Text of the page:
Moreover, simultaneous communication (to CERT-In and the sector-specific authority) of attacks will allow the respective bodies to expeditiously share expertise over the matter and seek resolution in a calculated manner. However, with no uniform regulations in place, the scattered requirements to report render the entire process desultory. For instance, while RBI requires financial institutions to report breaches within 6 hours of detection, SEBI only requires quarterly reports. A blanket reporting period across all sectors, which would ideally coincide with the CERT-In period, would increase efficiency and ease the burden of compliances for an organization which may fall within two or more sectoral authorities. Thus, a coordinated, comprehensive and unified policy that applies to financial institutions, government organizations, stock exchanges and private companies is a need of the hour.
Further, no law in India requires stakeholders, including consumers, of victim-corporations/companies to be notified of an attack which is likely to affect or misuse their data. Since the right to privacy is fundamental, it is only justified that all concerned parties be notified of the situation. Even if the intention is to prevent creating an alarm among citizens, the requirement can be diluted so as to mandate corporations to inform stakeholders if the ransomware attack extends beyond a period of 72-hours. For instance, in UK, if the breach involves a high risk of adversely affecting the rights of individuals then organizations are required to inform those individuals without any undue delay. Even in Germany, under Article 34 of its GDPR, data subjects need to be informed without undue delay if it is likely that the data breach resulted in a high risk to the rights and freedoms of natural persons.
PREVENTION IS BETTER: THE NEED TO HARMONISE LAW & TECHNOLOGY
It is advised that individuals/organizations should be assiduously equipped to efficiently recognize, resist and react to ransomware attacks. Measures to this effect include large-scale optimization of technology as well as operations on an individual level. In respect of the former, data localization should become the fundamental focus. When servers are installed within the country, rather than outside, the feasibility and control aver access and monitoring of real-time data inputs increases for the government and cybersecurity personnel involved. As an extension to this long-term goal, it is also pertinent that active efforts are made to advance India’s Public-Private Partnerships. This will allow IT industries to work in tandem with the government sector and result in exchanging best practices available in the cyber-field.
As for independent action, preparation in the form of training should be at the cornerstone of all efforts. Personal system users and employees across sectors should seek/receive training so as to be able to identify and report possible ransomware attacks. One of the best ways to induce a cautious response is via simulation exercises. These exercises test persons by sending invented emails, pop-up links, etc. akin to those received in ransomware-attacks, thereby inculcating suspicion, incident reporting and technical measures such as isolating infected devices, etc. Cyber-attack simulators and awareness tools, such as ThreatCop and Knowbe4, are readily available in the market today and will undoubtedly be a constructive investment. Additionally, technologies such as Microsoft’s Azure Sentinel and SpinOne software tools, which use AI to detect ransomware encryption patterns and block suspicious sources, should also be strongly considered.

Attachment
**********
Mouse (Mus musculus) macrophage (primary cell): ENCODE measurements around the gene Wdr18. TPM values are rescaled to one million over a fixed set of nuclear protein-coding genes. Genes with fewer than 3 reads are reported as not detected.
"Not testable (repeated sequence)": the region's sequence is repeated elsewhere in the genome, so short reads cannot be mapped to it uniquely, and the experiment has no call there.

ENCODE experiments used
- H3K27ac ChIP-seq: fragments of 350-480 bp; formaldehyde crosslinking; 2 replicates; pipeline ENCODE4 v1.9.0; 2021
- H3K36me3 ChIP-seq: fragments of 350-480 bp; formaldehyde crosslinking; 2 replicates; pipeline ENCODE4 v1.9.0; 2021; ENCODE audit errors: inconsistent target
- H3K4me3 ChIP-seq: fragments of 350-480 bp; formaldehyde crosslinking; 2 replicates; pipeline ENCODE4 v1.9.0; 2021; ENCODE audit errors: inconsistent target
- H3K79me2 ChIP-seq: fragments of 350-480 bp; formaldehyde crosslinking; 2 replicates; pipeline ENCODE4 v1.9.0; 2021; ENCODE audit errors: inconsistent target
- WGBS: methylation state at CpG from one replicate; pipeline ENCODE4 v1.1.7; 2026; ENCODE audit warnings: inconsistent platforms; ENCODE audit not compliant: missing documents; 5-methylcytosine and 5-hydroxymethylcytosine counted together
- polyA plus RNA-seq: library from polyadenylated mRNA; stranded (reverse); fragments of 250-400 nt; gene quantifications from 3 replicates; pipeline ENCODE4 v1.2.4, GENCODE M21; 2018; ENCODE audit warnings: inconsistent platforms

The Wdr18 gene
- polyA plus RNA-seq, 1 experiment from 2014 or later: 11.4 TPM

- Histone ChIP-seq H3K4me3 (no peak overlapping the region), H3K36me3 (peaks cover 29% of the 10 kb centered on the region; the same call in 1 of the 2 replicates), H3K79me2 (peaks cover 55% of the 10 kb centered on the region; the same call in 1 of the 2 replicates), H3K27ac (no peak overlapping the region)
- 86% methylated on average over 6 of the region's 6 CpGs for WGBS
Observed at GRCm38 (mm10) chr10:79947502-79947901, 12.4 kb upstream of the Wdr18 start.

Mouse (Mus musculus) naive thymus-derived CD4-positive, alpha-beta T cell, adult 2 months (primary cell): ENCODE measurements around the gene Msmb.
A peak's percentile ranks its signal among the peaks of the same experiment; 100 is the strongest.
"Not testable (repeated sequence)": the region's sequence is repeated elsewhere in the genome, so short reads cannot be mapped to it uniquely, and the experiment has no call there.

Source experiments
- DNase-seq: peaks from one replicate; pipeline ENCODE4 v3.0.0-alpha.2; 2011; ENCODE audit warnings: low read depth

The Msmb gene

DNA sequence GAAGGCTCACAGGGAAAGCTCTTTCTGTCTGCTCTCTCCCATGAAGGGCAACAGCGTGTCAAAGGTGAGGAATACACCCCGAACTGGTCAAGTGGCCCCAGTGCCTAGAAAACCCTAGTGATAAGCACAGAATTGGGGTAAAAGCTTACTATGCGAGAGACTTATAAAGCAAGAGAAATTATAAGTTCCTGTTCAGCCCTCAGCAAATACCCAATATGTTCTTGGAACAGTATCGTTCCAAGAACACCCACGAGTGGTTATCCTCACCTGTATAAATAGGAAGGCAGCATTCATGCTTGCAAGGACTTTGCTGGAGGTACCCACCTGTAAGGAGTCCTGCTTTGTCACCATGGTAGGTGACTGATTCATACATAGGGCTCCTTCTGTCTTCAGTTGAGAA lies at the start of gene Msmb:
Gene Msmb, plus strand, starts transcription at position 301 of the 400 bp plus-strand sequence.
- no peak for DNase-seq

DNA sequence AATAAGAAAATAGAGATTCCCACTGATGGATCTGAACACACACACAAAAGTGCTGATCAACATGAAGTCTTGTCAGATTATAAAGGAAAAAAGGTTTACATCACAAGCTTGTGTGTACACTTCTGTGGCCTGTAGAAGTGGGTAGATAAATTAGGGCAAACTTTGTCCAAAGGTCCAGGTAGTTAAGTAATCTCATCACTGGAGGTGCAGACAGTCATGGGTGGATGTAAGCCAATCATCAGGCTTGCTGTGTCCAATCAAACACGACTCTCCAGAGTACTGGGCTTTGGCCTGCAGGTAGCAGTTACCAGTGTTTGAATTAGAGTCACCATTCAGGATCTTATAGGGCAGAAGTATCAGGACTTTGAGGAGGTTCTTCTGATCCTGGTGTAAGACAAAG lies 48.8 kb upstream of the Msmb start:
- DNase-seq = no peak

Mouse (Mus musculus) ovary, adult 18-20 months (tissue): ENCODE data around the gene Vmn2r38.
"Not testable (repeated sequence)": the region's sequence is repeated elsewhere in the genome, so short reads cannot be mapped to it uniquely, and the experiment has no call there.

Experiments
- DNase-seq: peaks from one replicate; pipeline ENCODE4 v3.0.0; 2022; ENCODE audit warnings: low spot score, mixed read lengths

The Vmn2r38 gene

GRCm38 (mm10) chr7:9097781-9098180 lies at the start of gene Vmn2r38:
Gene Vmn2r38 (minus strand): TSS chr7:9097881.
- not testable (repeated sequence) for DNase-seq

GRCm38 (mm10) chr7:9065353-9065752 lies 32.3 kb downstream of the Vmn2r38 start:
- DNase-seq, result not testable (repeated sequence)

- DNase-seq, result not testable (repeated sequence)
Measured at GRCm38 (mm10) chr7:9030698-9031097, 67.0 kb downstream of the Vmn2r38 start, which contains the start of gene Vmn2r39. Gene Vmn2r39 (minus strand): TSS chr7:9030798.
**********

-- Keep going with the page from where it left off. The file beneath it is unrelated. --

It is equally crucial to ensure that the incorporation and implementation of the above-stated preventative mechanisms should not become financially burdensome. Immoderate expenses will only dissuade efforts in this regard. The Insurance Regulatory and development Authority of India (IRDAI) recently, in September 2021, issued a circular on ‘Product Structure for Cyber Insurance’ containing a Guidance Document. In acknowledging the role of comprehensive cyber insurance, IRDAI exemplified how such schemes have been successful in developing nations such as USA. The recommended coverage included first and third party liability, regulatory actions and crisis management – which expressly includes security consultation and ransomware cover. It is a hope that this structure permeates the strategy of all stakeholders.
Ransomware attacks are drastically becoming more sophisticated and a simultaneous, if not increased, advancement of response and remedy is simply ineluctable. Legal rigor and precision are key to instigating cyber-security efforts by way of creating regulatory obligations. Concurrently, additional preventative steps become significant in achieving the end goal. As elucidated above, a holistic approach is necessary to successfully navigate through the realm of ransomware attacks.